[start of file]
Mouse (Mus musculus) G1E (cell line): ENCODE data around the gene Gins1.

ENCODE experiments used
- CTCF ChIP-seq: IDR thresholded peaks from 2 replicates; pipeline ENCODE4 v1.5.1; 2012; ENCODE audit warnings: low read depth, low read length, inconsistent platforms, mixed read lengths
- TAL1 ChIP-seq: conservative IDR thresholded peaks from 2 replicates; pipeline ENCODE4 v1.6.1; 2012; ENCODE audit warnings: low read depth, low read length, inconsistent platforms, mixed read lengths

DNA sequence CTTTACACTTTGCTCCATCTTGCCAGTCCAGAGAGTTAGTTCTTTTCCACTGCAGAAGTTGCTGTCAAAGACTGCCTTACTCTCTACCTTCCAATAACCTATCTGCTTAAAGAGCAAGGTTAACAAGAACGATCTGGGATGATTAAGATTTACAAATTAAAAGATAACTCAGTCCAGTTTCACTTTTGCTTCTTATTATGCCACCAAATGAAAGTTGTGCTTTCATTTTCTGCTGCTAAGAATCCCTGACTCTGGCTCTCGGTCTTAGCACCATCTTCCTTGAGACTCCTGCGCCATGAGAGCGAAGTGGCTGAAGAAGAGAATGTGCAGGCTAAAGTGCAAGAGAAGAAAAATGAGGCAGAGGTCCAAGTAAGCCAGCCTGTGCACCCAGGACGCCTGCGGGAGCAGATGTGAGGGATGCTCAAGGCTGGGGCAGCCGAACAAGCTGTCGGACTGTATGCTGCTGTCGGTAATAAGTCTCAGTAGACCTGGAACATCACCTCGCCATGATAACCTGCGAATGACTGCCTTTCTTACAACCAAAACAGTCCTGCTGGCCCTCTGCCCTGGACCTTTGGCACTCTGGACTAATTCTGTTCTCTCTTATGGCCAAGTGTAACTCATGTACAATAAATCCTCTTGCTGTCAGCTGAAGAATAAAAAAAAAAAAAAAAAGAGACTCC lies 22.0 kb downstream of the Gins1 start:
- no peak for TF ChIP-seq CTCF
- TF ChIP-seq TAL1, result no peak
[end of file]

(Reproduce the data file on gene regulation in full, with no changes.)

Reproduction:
Mouse (Mus musculus) G1E (cell line): ENCODE data around the gene Gins1.

ENCODE experiments used
- CTCF ChIP-seq: IDR thresholded peaks from 2 replicates; pipeline ENCODE4 v1.5.1; 2012; ENCODE audit warnings: low read depth, low read length, inconsistent platforms, mixed read lengths
- TAL1 ChIP-seq: conservative IDR thresholded peaks from 2 replicates; pipeline ENCODE4 v1.6.1; 2012; ENCODE audit warnings: low read depth, low read length, inconsistent platforms, mixed read lengths

DNA sequence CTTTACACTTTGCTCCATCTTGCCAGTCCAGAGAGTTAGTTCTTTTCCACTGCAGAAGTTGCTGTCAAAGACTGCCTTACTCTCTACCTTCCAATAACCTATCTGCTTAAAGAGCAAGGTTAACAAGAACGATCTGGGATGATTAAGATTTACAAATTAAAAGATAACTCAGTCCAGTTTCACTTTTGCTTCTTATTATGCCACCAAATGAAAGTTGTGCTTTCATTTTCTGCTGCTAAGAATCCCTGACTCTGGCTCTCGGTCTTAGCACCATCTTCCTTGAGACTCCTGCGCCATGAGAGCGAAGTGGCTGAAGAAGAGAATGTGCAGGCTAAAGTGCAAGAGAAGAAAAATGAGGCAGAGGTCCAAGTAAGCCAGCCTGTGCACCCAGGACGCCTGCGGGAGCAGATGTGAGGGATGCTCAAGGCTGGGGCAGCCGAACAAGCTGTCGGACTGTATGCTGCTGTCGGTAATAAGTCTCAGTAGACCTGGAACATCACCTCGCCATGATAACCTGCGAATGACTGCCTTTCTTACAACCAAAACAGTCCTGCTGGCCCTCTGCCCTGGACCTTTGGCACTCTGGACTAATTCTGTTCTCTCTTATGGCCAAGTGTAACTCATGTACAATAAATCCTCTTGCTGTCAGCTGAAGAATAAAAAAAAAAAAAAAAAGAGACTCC lies 22.0 kb downstream of the Gins1 start:
- no peak for TF ChIP-seq CTCF
- TF ChIP-seq TAL1, result no peak